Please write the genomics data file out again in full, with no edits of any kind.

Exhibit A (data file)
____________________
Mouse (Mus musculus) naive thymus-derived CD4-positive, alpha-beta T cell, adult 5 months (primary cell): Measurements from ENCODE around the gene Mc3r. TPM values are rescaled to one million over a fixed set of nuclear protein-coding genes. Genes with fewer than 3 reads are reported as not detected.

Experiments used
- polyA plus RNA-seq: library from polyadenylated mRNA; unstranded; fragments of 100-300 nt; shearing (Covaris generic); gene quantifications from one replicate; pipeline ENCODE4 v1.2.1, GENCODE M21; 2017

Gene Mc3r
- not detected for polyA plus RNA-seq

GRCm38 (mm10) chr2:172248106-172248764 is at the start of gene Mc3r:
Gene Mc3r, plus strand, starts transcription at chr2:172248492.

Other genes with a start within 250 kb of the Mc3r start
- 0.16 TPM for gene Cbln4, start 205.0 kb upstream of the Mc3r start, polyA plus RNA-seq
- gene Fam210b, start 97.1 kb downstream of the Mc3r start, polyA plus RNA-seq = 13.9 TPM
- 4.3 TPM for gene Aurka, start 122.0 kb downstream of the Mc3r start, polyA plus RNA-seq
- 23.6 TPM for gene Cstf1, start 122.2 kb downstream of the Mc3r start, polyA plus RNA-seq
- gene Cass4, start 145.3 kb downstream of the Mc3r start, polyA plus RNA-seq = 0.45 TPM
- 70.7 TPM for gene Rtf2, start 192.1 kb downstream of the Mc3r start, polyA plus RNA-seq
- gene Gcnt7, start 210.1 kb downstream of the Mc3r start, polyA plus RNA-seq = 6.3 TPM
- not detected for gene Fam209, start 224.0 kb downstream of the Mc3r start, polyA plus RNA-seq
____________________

Mouse (Mus musculus) naive thymus-derived CD4-positive, alpha-beta T cell, adult 5 months (primary cell): Measurements from ENCODE around the gene Mc3r. TPM values are rescaled to one million over a fixed set of nuclear protein-coding genes. Genes with fewer than 3 reads are reported as not detected.

Experiments used
- polyA plus RNA-seq: library from polyadenylated mRNA; unstranded; fragments of 100-300 nt; shearing (Covaris generic); gene quantifications from one replicate; pipeline ENCODE4 v1.2.1, GENCODE M21; 2017

Gene Mc3r
- not detected for polyA plus RNA-seq

GRCm38 (mm10) chr2:172248106-172248764 is at the start of gene Mc3r:
Gene Mc3r, plus strand, starts transcription at chr2:172248492.

Other genes with a start within 250 kb of the Mc3r start
- 0.16 TPM for gene Cbln4, start 205.0 kb upstream of the Mc3r start, polyA plus RNA-seq
- gene Fam210b, start 97.1 kb downstream of the Mc3r start, polyA plus RNA-seq = 13.9 TPM
- 4.3 TPM for gene Aurka, start 122.0 kb downstream of the Mc3r start, polyA plus RNA-seq
- 23.6 TPM for gene Cstf1, start 122.2 kb downstream of the Mc3r start, polyA plus RNA-seq
- gene Cass4, start 145.3 kb downstream of the Mc3r start, polyA plus RNA-seq = 0.45 TPM
- 70.7 TPM for gene Rtf2, start 192.1 kb downstream of the Mc3r start, polyA plus RNA-seq
- gene Gcnt7, start 210.1 kb downstream of the Mc3r start, polyA plus RNA-seq = 6.3 TPM
- not detected for gene Fam209, start 224.0 kb downstream of the Mc3r start, polyA plus RNA-seq